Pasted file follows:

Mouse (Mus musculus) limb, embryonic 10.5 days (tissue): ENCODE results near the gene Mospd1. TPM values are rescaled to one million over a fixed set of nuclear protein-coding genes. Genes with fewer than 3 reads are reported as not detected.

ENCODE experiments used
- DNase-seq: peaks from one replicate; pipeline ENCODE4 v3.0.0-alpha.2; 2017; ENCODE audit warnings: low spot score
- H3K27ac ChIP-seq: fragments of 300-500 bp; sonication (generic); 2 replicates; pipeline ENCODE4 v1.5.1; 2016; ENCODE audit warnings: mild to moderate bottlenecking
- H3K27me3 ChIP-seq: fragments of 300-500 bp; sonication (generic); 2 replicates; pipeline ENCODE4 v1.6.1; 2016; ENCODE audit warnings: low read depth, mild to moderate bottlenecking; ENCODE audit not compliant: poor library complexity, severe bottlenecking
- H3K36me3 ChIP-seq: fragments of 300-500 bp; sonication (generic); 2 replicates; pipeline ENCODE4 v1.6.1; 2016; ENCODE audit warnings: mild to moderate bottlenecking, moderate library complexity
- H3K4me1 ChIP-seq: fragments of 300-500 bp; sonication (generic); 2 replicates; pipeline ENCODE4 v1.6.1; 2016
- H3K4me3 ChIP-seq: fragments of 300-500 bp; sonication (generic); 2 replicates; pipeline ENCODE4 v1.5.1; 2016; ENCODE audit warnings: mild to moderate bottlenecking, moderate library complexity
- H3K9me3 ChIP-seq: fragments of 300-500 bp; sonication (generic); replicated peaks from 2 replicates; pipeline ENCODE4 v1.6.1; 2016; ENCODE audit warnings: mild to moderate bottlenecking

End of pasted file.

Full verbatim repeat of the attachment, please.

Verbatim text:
Mouse (Mus musculus) limb, embryonic 10.5 days (tissue): ENCODE results near the gene Mospd1. TPM values are rescaled to one million over a fixed set of nuclear protein-coding genes. Genes with fewer than 3 reads are reported as not detected.

ENCODE experiments used
- DNase-seq: peaks from one replicate; pipeline ENCODE4 v3.0.0-alpha.2; 2017; ENCODE audit warnings: low spot score
- H3K27ac ChIP-seq: fragments of 300-500 bp; sonication (generic); 2 replicates; pipeline ENCODE4 v1.5.1; 2016; ENCODE audit warnings: mild to moderate bottlenecking
- H3K27me3 ChIP-seq: fragments of 300-500 bp; sonication (generic); 2 replicates; pipeline ENCODE4 v1.6.1; 2016; ENCODE audit warnings: low read depth, mild to moderate bottlenecking; ENCODE audit not compliant: poor library complexity, severe bottlenecking
- H3K36me3 ChIP-seq: fragments of 300-500 bp; sonication (generic); 2 replicates; pipeline ENCODE4 v1.6.1; 2016; ENCODE audit warnings: mild to moderate bottlenecking, moderate library complexity
- H3K4me1 ChIP-seq: fragments of 300-500 bp; sonication (generic); 2 replicates; pipeline ENCODE4 v1.6.1; 2016
- H3K4me3 ChIP-seq: fragments of 300-500 bp; sonication (generic); 2 replicates; pipeline ENCODE4 v1.5.1; 2016; ENCODE audit warnings: mild to moderate bottlenecking, moderate library complexity
- H3K9me3 ChIP-seq: fragments of 300-500 bp; sonication (generic); replicated peaks from 2 replicates; pipeline ENCODE4 v1.6.1; 2016; ENCODE audit warnings: mild to moderate bottlenecking